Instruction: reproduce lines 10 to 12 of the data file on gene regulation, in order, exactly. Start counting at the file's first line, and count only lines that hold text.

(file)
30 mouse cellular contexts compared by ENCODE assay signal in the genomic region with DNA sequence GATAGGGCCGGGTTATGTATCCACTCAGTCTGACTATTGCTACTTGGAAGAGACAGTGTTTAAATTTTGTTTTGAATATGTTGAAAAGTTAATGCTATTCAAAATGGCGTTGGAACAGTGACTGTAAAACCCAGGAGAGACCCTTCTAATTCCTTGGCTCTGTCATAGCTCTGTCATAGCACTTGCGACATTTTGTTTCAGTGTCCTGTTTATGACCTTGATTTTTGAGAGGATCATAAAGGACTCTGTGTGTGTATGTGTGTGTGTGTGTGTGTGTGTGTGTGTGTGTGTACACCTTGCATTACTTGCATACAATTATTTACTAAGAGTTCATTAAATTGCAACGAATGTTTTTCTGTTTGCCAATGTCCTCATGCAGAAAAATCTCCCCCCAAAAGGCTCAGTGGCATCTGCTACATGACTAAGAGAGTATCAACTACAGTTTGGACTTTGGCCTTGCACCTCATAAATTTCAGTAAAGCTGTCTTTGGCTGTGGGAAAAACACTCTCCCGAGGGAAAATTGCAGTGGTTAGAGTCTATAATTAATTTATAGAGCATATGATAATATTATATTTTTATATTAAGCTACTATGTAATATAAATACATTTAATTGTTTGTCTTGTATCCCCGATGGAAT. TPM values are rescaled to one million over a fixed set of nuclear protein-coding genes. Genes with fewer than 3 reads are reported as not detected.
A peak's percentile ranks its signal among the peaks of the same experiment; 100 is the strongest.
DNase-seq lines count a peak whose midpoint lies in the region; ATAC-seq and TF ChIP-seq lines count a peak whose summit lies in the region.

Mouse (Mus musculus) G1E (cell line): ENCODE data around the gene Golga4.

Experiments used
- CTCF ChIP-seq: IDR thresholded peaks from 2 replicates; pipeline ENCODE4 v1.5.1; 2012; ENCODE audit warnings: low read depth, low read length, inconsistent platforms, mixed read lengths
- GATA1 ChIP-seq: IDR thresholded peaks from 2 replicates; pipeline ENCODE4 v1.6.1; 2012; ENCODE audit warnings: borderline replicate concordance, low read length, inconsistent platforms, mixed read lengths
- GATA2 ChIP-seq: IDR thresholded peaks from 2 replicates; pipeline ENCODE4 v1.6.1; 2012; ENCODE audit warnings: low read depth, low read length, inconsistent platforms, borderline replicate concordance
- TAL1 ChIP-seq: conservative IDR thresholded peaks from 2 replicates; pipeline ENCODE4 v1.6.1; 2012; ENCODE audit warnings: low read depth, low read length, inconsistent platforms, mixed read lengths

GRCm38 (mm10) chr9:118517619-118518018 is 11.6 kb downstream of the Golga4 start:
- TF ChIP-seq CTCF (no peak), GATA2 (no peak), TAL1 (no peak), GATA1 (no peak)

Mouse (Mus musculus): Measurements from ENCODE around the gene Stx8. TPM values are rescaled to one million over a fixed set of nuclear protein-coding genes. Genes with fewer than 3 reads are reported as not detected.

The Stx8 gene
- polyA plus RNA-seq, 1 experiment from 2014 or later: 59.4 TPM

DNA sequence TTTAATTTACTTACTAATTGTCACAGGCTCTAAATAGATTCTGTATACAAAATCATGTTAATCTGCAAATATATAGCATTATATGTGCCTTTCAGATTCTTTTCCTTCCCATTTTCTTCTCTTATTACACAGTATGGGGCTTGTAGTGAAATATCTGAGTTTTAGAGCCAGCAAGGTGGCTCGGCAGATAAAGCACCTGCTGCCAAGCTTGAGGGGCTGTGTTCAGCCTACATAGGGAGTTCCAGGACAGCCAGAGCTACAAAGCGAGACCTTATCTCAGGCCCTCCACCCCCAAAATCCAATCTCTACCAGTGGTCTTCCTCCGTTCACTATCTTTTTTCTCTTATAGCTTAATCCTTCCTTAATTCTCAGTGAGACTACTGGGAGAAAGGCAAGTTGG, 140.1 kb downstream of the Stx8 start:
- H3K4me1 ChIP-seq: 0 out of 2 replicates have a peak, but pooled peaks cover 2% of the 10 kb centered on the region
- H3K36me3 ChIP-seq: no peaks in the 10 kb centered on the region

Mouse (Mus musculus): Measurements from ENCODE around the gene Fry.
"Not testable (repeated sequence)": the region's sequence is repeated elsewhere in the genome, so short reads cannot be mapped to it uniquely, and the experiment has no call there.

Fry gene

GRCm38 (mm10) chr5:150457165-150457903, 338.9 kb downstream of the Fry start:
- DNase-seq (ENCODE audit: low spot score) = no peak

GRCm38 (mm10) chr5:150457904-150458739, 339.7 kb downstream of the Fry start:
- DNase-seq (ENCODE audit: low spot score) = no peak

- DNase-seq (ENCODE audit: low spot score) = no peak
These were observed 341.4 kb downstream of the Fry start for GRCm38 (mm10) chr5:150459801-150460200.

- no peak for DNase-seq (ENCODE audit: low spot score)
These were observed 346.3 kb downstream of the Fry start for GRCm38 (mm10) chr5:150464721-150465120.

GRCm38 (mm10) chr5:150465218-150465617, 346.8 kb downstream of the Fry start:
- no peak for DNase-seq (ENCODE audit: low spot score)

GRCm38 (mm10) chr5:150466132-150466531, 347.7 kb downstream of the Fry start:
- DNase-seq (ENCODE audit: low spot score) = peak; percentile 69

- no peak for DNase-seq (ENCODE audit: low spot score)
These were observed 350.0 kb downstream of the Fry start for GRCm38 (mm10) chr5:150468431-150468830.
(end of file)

GRCm38 (mm10) chr9:118517619-118518018 is 11.6 kb downstream of the Golga4 start:
- TF ChIP-seq CTCF (no peak), GATA2 (no peak), TAL1 (no peak), GATA1 (no peak)

Mouse (Mus musculus): Measurements from ENCODE around the gene Stx8. TPM values are rescaled to one million over a fixed set of nuclear protein-coding genes. Genes with fewer than 3 reads are reported as not detected.